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Liberated – young woman, infirmary, Bergen-Belsen concentration camp

The End of the War


The end of the war meant many different things for many people. For the population of Berlin, which had suffered since 1943 under the bombing campaign against the city, the end of the war may have simply meant the cessation of military operations and bombardments. Even if the major hospitals had been moved to surrounding rural regions when the “threat from the air” began – for example, Eberswalde became the location of a capital city hospital – there was still medical infrastructure for those who remained in the city. The large bunker in Friedrichshain, shown in this photo by Hedda Walther, contained an entire hospital’s worth of medical equipment, where diagnostic examinations were done, X-rays taken, operations performed, patients nursed, and babies were born.


The other two images are from the same context, yet only insofar as they reference the end of the Second World War. For the people depicted here, the end of combat operations meant the end of National Socialist rule and their liberation.


Both photographs were taken in April 1945. One shows a group of concentration camp prisoners after American troops have liberated them from Buchenwald; the other depicts a young woman, starved into emaciation, looking out of the window of the infirmary after the liberation of the Bergen-Belsen concentration camp.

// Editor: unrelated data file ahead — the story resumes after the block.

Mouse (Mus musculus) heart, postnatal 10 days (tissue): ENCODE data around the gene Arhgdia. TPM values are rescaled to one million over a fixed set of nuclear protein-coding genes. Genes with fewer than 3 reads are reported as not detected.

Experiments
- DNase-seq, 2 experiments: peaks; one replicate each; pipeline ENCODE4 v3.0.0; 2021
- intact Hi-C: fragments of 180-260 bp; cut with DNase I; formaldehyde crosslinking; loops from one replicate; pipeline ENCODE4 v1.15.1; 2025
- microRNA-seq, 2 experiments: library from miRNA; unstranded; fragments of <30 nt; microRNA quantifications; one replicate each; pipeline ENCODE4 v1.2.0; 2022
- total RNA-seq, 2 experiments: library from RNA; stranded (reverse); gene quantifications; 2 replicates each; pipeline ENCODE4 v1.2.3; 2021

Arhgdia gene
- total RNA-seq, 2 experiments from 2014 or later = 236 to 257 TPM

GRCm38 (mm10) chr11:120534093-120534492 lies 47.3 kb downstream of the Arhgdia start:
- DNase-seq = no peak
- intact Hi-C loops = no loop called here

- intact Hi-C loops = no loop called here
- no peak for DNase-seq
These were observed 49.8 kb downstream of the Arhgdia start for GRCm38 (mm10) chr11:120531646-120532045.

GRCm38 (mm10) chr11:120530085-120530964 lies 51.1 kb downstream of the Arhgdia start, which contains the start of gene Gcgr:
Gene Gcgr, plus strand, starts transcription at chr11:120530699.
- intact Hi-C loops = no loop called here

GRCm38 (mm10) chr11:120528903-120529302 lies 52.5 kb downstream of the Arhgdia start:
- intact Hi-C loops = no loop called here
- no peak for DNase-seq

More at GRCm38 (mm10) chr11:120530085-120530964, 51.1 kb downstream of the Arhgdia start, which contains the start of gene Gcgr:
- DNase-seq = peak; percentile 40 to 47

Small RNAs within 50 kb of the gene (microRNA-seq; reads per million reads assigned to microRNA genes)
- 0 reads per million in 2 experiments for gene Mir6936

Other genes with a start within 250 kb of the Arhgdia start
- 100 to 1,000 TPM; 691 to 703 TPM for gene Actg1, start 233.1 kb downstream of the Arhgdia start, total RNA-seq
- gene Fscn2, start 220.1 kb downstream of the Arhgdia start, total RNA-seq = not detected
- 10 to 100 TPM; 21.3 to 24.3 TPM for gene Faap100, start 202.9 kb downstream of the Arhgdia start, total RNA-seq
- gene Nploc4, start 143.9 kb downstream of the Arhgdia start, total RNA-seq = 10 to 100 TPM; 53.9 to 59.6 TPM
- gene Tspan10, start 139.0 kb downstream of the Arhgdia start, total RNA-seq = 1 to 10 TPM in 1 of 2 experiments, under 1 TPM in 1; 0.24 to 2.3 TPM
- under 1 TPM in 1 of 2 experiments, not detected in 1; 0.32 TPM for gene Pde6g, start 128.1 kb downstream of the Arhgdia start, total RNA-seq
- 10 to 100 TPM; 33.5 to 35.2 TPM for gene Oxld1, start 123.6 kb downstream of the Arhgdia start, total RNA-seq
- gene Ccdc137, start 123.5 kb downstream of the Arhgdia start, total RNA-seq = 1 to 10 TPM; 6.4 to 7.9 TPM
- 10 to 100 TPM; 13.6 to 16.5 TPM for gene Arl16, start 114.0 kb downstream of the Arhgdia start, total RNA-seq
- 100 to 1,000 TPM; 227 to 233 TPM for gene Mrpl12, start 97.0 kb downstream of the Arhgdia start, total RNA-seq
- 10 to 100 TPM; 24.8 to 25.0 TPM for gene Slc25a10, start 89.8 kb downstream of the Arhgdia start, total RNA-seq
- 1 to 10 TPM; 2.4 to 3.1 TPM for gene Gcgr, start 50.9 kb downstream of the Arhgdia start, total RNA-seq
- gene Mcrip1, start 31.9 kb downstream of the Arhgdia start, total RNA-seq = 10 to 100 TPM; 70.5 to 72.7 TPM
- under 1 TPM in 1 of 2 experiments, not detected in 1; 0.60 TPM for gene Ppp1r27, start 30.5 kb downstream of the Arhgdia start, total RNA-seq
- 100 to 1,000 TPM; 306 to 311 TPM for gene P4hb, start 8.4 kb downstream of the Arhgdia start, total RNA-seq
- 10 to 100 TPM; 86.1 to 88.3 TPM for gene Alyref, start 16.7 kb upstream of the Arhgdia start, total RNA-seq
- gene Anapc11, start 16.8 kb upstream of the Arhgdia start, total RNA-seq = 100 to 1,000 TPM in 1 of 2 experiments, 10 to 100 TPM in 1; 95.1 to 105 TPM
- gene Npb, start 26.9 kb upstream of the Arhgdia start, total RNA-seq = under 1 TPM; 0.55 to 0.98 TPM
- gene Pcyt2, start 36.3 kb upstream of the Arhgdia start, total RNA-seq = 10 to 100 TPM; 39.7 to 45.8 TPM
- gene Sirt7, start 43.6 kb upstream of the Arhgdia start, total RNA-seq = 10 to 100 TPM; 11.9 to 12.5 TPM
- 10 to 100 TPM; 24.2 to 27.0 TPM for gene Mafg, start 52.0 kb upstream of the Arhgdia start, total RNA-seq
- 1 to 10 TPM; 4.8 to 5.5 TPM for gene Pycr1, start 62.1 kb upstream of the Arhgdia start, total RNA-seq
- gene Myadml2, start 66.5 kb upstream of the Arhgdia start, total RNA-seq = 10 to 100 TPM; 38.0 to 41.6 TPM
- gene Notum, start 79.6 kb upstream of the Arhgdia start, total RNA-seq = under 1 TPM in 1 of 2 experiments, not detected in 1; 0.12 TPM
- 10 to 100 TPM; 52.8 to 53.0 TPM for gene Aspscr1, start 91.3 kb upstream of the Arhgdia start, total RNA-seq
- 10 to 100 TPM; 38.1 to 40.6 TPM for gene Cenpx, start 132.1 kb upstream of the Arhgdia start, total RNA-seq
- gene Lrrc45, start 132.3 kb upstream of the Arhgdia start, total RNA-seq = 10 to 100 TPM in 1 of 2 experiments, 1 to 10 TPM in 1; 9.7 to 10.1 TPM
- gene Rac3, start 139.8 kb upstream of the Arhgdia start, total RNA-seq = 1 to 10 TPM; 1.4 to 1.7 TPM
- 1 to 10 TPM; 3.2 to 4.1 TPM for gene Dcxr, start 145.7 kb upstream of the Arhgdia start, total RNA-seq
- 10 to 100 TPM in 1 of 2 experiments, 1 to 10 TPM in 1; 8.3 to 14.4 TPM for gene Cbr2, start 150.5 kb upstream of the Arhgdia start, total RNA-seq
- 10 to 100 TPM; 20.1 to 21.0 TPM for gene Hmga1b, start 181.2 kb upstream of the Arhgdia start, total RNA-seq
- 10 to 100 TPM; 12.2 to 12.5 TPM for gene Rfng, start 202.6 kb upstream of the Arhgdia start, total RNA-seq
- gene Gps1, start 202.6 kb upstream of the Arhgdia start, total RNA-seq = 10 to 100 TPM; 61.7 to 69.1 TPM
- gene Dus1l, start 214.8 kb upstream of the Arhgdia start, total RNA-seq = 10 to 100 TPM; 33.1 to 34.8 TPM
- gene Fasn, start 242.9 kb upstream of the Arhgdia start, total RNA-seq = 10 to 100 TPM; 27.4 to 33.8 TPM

There were many displaced persons among the numerous homeless people who moved through the German countries as refugees after the end of the Second World War. In the case of Germany, these were almost exclusively people who had been deported during the National Socialist period for forced labor and/or internment in a concentration camp. According to estimates by the Allies, over 11 million people suffered this fate. The largest international aid organisations provided food and medical care in the camps, but the consequences of traumatisation were visible, if at all, only years later. An early example of a 1954 conference dedicated to “health damages from persecution and imprisonment, and their late consequences,” was co-organised by the émigré radiologist Dr. Max Michel, who also edited the publication of the conference proceedings.


Group of male prisoners after liberation

(bpk 30014980)

Liberated – young woman, infirmary, Bergen-Belsen concentration camp (bpk 30013298)

Medical care in the large bunker in Friedrichshain (bpk/Hedda Walther)

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